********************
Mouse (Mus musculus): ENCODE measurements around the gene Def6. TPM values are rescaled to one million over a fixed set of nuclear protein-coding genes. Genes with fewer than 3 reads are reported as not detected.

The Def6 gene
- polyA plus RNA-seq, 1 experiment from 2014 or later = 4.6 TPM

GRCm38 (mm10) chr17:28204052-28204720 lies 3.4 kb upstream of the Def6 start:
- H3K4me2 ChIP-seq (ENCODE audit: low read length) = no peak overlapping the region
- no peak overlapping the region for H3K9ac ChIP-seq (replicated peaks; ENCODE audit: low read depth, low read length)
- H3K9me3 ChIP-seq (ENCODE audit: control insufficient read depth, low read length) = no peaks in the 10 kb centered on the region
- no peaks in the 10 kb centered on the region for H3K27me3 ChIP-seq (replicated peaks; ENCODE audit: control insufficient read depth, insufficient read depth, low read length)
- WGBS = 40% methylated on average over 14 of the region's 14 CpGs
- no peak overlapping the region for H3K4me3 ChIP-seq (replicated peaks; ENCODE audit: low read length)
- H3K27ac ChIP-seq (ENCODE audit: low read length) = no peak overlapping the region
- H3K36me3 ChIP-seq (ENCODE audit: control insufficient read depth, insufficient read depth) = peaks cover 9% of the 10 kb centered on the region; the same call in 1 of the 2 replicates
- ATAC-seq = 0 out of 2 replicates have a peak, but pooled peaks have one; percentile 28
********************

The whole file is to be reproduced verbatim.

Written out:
Mouse (Mus musculus): ENCODE measurements around the gene Def6. TPM values are rescaled to one million over a fixed set of nuclear protein-coding genes. Genes with fewer than 3 reads are reported as not detected.

The Def6 gene
- polyA plus RNA-seq, 1 experiment from 2014 or later = 4.6 TPM

GRCm38 (mm10) chr17:28204052-28204720 lies 3.4 kb upstream of the Def6 start:
- H3K4me2 ChIP-seq (ENCODE audit: low read length) = no peak overlapping the region
- no peak overlapping the region for H3K9ac ChIP-seq (replicated peaks; ENCODE audit: low read depth, low read length)
- H3K9me3 ChIP-seq (ENCODE audit: control insufficient read depth, low read length) = no peaks in the 10 kb centered on the region
- no peaks in the 10 kb centered on the region for H3K27me3 ChIP-seq (replicated peaks; ENCODE audit: control insufficient read depth, insufficient read depth, low read length)
- WGBS = 40% methylated on average over 14 of the region's 14 CpGs
- no peak overlapping the region for H3K4me3 ChIP-seq (replicated peaks; ENCODE audit: low read length)
- H3K27ac ChIP-seq (ENCODE audit: low read length) = no peak overlapping the region
- H3K36me3 ChIP-seq (ENCODE audit: control insufficient read depth, insufficient read depth) = peaks cover 9% of the 10 kb centered on the region; the same call in 1 of the 2 replicates
- ATAC-seq = 0 out of 2 replicates have a peak, but pooled peaks have one; percentile 28